Samson says that, from the beginning, he made a point to develop and maintain strong communication with all of the businesses in the footprint of the festival. And, while feedback has been overwhelmingly positive, when problems do come up, Samson says that those are addressed. “We don’t close the streets, and we don’t put tents in front of businesses,” he points out.

Acts worth seeing

When All Go West began, it was a one-day event. But Samson received complaints from many friends who work in the local service industries. “People often can’t get off work on Saturday, so they’d miss it,” he says. So, beginning this year, the festival expands to two days.

Yet none of all that would matter much if the event didn’t feature musical acts worth seeing. All Go West manages to feature something for most every musical taste. Samson says that the main outdoor stage presents a family-friendly experience: “Residents in West Asheville can walk up with their kids and have a full day of music there.”

“Then, in the Mothlight, I can book all the dark stuff,” Samson says with a sly grin. “And at Isis Music Hall, we can present another side of the scene.” He says that the festival offers an opportunity for locals who might not usually go to shows to “pop in and check stuff out.” Samson says he has received feedback from festivalgoers in the past telling him, “Wow, that was cool! I had never been in the Mothlight, and now I’m going all the time.”

All Go West will feature the debut of Josh Phillips‘ new acoustic project with local musicians (including Suzanna Baum, Billy Cardine, Simon George, Bryon McMurry and Nicky Sanders). Saying he’s “lucky as all get-out” to be playing the festival, Phillips describes All Go West as “a glimpse into the soul — or at very least, the record collection — of one of the hardest-working figures in the music scene.”

Phillips has been a fixture of the local and regional music scene for more than a decade. He performed with an early iteration of Yo Mama’s Big Fat Booty Band before fronting his own acoustic groove project, Josh Phillips Folk Festival, and releasing the well-received albums Wicker (2008) and Get Outside (2012). Between musical ventures, Phillips disappears for extended periods (his last sabbatical included many months of world travel). He admits that, for him, “the desire to play live music comes and goes.” He says that whenever he feels that his public persona — his identity as a musician — takes over who he is as a person, his “natural tendency is to push away and explore other realities.”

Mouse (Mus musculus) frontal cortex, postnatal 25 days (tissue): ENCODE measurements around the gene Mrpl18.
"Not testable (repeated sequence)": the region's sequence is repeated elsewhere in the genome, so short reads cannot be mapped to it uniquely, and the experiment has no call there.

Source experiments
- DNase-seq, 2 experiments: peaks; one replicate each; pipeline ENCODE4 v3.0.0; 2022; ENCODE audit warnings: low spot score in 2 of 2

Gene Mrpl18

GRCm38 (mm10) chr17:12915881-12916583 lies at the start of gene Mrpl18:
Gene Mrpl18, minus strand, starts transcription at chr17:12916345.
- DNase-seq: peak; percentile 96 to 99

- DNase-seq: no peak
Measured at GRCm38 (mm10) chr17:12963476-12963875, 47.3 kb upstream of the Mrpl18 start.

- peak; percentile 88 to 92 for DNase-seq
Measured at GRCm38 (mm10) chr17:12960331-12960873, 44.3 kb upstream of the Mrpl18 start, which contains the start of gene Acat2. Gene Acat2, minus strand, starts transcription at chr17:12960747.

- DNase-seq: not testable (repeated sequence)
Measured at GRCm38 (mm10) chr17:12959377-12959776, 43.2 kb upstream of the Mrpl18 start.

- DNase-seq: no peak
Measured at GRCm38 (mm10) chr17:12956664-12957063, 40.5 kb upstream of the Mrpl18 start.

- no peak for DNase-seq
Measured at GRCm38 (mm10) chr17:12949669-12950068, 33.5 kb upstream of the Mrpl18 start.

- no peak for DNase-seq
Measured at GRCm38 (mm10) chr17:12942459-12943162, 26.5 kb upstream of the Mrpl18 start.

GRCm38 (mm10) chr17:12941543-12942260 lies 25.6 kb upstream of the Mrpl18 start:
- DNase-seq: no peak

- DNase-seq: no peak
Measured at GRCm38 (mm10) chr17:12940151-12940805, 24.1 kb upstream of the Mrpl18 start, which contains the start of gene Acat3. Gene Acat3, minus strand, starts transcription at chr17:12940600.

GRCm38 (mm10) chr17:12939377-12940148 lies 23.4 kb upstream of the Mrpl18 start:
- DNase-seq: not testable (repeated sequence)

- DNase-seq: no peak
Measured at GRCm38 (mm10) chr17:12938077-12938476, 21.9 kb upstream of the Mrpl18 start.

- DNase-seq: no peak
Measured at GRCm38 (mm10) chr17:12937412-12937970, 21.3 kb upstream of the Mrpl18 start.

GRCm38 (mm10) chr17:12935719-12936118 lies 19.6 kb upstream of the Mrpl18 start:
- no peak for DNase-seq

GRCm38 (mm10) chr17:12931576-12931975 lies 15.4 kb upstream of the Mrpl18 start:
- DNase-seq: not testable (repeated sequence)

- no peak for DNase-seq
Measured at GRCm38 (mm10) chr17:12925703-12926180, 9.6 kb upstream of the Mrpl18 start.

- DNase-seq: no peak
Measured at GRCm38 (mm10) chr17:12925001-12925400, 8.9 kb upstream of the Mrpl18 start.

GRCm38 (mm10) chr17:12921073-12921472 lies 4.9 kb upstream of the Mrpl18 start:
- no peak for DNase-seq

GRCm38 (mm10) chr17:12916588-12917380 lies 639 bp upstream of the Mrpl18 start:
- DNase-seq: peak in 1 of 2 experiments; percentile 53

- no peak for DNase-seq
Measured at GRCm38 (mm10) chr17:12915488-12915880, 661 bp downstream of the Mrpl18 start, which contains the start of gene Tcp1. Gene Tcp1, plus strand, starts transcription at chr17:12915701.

Luckily for local listeners, Phillips has returned to the stage. He’ll be performing twice at All Go West — with The Josh Phillips Big Band (a 10-piece outfit made up of members of the Booty Band, STRUT and other local favorites) and his latest collective. Describing the sound of the latter projects as “folk-Americana with a hint of reggae,” he promises a set list filled with “many of my songs, old and new, some of Billy Cardine’s tunes and a couple great covers.”

WHAT: All Go West Festival, allgowest.com
WHERE: West Asheville: outdoor stage, the Mothlight, Isis Music Hall, The Brew Pump, the Fortune Building
WHEN: Saturday, June 17, noon-2 a.m., and Sunday, June 18, noon-10 p.m. Free

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About Bill Kopp
Music journalist, historian, collector, and musician. In that order? Perhaps. My book, "Reinventing Pink Floyd: From Syd Barrett to The Dark Side of the Moon," will be published in 2018 by Rowman & Littlefield. Follow me @the_musoscribe